For all the three classes of problems, a set of equation is established. In the optimal control problem, the set will add equations of optimality, increasing the size of the problem; a general algorithm can, however, be easily established, where only the number of prescribed displacement values and the number of free control force components decide the used method.

    Performed tests indicate that the developed viewpoint and algorithm can be efficient in the study of complex, but primarily small to moderate size problems, with an improved continuity in the description of motion, and a good stability in dynamic solution. Comparing accuracy and computational effort, the method is efficient for a small problem, compared to Euler and Newmark methods, [1], and comparable to a Runge-Kutta 4th order method.

    The method avoids the common shooting procedure to find a target displacement state, by solving for all discrete time stations at once. For a target controlled non-linear mechanism problem, the convergence with discretization is studied, and shown to be quick, given that a reasonably good initial approximation can be introduced. The method also allows full Newton iterations, leading to high accuracy in results. Alternative local optima in control force cost are discussed, starting from a well-known problem, [2].

    With a sparse matrix for the established system, the efficiency of the method can in many cases be improved. Ongoing work expands the method to allow redundant force systems, limits in control force values, and interpolation of activation measures in the muscular system, rather than in forces themselves.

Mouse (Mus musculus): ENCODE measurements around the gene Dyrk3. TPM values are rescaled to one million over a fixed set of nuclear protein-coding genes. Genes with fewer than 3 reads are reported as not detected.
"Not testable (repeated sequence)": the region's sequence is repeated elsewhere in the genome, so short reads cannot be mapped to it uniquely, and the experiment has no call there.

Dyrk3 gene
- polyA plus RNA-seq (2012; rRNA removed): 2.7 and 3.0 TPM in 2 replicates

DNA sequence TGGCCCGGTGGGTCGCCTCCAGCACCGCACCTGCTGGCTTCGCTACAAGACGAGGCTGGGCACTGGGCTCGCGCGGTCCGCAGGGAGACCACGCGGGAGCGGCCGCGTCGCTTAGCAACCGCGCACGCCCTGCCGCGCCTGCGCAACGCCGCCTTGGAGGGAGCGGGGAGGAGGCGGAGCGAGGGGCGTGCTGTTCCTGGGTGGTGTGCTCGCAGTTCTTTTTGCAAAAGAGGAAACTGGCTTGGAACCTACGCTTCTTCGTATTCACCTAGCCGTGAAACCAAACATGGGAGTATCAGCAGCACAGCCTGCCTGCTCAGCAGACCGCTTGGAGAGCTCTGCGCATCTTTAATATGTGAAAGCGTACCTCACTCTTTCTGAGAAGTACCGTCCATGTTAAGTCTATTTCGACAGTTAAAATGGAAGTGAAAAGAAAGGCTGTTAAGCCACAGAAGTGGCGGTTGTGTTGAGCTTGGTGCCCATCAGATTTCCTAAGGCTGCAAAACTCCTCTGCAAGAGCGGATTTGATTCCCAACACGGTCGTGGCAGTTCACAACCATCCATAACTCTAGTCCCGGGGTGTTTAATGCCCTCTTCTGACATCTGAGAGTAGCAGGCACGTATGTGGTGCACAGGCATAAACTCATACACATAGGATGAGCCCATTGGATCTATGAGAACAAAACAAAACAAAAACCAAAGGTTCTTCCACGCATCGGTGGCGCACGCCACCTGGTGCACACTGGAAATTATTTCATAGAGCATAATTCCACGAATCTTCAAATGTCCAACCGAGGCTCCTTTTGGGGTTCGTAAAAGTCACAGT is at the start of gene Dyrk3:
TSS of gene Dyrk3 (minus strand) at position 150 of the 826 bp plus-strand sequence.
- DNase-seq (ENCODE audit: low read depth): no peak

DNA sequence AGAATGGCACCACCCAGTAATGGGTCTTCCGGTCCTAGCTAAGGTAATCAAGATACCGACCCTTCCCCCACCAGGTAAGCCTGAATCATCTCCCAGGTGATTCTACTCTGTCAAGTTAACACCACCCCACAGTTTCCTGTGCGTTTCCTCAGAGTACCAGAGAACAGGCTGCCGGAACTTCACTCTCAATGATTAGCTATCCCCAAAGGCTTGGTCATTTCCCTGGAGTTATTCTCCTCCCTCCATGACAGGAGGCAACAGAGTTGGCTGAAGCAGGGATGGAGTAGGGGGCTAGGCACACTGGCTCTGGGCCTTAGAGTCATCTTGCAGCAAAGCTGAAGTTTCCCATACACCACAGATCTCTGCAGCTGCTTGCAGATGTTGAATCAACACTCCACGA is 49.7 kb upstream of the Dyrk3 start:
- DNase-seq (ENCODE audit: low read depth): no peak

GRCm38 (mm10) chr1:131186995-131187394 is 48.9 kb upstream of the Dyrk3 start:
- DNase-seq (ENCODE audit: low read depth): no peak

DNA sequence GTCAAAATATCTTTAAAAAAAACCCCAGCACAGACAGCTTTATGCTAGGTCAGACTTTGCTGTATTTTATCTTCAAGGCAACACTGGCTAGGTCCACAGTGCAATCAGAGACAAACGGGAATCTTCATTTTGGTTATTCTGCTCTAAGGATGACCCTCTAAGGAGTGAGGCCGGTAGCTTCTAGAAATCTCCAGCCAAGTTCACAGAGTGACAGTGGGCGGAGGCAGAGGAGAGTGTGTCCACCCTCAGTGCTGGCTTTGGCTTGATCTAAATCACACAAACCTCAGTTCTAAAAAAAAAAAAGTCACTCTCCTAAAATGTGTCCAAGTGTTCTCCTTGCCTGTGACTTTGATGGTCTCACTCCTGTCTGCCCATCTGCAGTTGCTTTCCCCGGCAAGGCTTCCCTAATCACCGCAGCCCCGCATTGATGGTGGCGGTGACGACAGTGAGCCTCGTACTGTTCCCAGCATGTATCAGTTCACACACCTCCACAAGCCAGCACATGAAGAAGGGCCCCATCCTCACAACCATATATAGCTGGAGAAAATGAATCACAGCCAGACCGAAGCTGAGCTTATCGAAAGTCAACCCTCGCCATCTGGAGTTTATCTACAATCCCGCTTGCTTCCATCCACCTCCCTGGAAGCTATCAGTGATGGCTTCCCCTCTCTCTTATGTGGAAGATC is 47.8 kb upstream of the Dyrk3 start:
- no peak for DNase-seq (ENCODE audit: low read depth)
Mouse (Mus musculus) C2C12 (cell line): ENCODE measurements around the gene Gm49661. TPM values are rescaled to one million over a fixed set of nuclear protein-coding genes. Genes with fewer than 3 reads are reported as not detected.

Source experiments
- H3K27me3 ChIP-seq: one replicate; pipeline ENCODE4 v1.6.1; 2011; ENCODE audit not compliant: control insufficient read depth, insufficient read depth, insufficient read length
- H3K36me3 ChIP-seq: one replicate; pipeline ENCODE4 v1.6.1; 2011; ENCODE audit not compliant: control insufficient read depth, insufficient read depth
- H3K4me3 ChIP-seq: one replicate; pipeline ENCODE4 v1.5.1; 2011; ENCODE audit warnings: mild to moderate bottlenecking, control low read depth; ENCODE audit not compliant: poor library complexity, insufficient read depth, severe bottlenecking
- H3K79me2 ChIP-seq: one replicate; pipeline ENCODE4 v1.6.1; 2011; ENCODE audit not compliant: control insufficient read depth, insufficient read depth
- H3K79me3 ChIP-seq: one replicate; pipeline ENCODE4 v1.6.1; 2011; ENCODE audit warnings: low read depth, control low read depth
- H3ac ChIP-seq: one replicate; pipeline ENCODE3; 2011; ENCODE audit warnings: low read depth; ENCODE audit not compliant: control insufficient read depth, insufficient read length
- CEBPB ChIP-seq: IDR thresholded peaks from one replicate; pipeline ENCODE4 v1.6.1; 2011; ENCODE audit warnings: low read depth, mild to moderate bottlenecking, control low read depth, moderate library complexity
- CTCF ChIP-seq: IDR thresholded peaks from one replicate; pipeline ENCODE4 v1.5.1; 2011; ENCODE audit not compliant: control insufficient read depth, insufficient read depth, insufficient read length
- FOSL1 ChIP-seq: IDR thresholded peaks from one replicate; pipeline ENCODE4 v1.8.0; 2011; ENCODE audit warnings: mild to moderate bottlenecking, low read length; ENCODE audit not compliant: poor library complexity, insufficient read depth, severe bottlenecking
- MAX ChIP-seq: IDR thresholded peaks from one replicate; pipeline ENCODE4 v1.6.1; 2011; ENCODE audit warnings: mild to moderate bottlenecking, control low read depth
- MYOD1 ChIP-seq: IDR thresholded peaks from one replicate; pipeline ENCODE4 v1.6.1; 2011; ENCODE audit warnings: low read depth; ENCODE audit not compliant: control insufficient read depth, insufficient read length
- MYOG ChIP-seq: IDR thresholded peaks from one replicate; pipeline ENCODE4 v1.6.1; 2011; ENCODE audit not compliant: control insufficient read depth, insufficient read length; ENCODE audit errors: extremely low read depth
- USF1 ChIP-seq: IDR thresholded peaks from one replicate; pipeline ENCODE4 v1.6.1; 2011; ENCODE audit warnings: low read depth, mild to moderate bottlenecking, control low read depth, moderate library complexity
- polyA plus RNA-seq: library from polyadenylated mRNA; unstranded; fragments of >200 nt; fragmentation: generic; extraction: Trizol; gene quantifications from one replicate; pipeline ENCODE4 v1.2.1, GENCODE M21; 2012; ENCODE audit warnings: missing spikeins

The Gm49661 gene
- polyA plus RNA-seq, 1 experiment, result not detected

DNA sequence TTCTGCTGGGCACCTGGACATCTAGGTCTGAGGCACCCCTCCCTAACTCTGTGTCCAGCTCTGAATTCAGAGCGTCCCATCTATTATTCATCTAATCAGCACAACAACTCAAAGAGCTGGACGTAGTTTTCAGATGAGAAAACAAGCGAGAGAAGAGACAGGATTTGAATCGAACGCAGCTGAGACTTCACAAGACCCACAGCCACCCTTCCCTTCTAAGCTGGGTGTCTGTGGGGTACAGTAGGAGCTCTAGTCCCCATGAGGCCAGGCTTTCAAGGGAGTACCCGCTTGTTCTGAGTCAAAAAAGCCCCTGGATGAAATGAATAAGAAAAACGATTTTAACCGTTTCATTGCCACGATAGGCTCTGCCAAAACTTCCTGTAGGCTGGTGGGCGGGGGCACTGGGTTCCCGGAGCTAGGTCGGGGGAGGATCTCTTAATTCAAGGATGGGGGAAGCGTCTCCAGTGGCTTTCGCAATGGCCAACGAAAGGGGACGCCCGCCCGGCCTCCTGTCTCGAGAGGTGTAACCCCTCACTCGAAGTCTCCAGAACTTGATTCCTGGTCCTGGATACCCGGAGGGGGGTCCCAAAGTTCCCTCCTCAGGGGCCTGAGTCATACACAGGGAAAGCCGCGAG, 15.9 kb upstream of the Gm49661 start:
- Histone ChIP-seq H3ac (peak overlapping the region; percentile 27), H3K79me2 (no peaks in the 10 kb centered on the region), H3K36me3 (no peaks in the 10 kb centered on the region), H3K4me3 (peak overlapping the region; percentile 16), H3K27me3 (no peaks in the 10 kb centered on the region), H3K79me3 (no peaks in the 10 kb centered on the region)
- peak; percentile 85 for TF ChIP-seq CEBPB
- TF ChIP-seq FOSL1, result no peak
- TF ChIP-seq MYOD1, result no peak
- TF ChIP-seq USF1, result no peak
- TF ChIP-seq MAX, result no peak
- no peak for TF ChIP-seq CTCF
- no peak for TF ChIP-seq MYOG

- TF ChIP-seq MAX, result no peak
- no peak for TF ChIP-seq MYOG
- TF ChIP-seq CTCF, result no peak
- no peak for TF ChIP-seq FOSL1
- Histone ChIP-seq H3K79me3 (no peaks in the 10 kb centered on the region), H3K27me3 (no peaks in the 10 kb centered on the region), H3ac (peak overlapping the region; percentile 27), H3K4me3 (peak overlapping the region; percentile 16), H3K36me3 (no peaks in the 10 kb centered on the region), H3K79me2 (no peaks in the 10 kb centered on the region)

• 43.
    Eriksson, Anders
    KTH, School of Engineering Sciences (SCI), Mechanics, Structural Mechanics.
    Temporal finite elements for target control dynamics of mechanisms2007In: Computers & structures, ISSN 0045-7949, E-ISSN 1879-2243, Vol. 85, no 17-18, p. 1399-1408Article in journal (Refereed)
    Abstract [en]

    This paper discusses a temporal finite element description in the analysis of dynamics of mechanical systems, with a special emphasis on problems where target control is desired. This is defined as a situation where forces are sought for the movement of a structure from an initial to one or more specified target states. The primary applications lie in robotics and in bio-mechanical forward simulations of musculoskeletal systems. A temporal discretization of the movement and forces is introduced. By interpolating simultaneously displacements and velocities in the spatial discrete degrees of freedom, a collocation over the time interval can be used to decide the necessary system. The needed control can be optimized for chosen criteria on the integrated force components. The temporal interpolation of control forces and discrete displacements introduces a degree of continuity in the obtained results. The viewpoint allows variation of many aspects of problem formulation, and leads to efficient solutions for systems of high complexity but moderate size.

  • 44.
    Eriksson, Anders
    KTH, School of Engineering Sciences (SCI), Mechanics, Structural Mechanics.
    USING EIGENVECTOR PROJECTIONS TO IMPROVE CONVERGENCE IN NON-LINEAR FINITE ELEMENT EQUILIBRIUM ITERATIONS.1987In: International Journal for Numerical Methods in Engineering, ISSN 0029-5981, E-ISSN 1097-0207, Vol. 24, no 3, p. 497-512Article in journal (Refereed)
    Abstract [en]

    In an earlier paper a method for calculation of non-linear structural response was described. A method for selective damping of solution components parallel to critical eigenvectors was proposed, reducing the risk for diverging equilibrium iterations. This method is, in the present paper, shown to be related to the 'dynamic relaxation' approach. The method has been further studied for practical problems, and especially adapted for the analysis of plate buckling. A method for variable damping is proposed, and compared to existing methods. The conclusions are that damping, based on eigenvector projection, is an efficient way to improve the stability in the iterations, and in this an alternative to other methods for choice of optimum corrections in N-R schemes. In the paper, suitable criteria for reformulation of the tangential relation during iterations in a step are also discussed.